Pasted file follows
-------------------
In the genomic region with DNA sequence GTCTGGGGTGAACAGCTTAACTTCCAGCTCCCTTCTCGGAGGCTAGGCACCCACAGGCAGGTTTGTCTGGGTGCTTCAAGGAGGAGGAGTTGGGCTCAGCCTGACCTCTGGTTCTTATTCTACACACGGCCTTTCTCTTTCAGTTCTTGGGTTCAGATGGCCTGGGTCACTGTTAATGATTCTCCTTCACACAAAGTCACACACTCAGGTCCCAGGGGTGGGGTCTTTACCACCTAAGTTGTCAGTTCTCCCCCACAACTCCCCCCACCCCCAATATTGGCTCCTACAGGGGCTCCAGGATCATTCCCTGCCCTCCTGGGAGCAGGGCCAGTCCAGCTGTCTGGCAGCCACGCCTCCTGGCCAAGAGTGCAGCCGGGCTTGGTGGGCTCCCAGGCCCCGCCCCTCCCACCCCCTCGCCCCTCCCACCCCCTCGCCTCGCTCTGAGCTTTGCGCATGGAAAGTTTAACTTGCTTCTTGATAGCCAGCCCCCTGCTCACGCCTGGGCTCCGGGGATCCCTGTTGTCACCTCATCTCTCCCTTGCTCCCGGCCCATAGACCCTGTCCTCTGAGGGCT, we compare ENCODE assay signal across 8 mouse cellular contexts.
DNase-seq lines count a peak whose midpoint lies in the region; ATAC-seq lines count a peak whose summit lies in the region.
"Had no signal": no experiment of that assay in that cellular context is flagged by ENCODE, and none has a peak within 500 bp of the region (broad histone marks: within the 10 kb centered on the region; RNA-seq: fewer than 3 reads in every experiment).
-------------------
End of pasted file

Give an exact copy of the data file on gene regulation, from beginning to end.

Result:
In the genomic region with DNA sequence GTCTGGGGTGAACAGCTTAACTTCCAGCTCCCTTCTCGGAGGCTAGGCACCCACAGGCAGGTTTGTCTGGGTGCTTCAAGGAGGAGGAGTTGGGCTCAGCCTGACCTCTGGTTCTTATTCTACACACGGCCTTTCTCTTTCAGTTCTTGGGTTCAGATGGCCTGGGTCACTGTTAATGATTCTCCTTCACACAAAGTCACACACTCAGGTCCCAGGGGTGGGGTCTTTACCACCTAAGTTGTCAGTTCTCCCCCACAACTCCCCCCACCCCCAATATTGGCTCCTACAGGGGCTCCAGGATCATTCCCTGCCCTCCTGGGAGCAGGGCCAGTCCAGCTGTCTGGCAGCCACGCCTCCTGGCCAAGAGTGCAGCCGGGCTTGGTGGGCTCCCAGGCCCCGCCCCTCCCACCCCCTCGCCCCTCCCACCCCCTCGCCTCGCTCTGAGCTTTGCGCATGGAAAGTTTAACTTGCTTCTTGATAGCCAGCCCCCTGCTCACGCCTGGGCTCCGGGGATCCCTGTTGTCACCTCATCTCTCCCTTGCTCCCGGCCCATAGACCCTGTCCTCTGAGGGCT, we compare ENCODE assay signal across 8 mouse cellular contexts.
DNase-seq lines count a peak whose midpoint lies in the region; ATAC-seq lines count a peak whose summit lies in the region.
"Had no signal": no experiment of that assay in that cellular context is flagged by ENCODE, and none has a peak within 500 bp of the region (broad histone marks: within the 10 kb centered on the region; RNA-seq: fewer than 3 reads in every experiment).